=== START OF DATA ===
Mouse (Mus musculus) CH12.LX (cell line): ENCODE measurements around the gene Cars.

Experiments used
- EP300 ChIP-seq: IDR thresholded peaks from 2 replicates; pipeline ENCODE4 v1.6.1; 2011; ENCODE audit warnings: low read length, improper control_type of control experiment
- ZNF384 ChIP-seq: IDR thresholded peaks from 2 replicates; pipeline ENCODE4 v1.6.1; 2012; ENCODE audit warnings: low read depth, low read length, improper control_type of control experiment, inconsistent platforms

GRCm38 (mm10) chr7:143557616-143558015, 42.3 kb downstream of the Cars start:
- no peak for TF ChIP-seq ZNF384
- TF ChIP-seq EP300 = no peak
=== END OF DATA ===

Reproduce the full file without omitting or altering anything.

Mouse (Mus musculus) CH12.LX (cell line): ENCODE measurements around the gene Cars.

Experiments used
- EP300 ChIP-seq: IDR thresholded peaks from 2 replicates; pipeline ENCODE4 v1.6.1; 2011; ENCODE audit warnings: low read length, improper control_type of control experiment
- ZNF384 ChIP-seq: IDR thresholded peaks from 2 replicates; pipeline ENCODE4 v1.6.1; 2012; ENCODE audit warnings: low read depth, low read length, improper control_type of control experiment, inconsistent platforms

GRCm38 (mm10) chr7:143557616-143558015, 42.3 kb downstream of the Cars start:
- no peak for TF ChIP-seq ZNF384
- TF ChIP-seq EP300 = no peak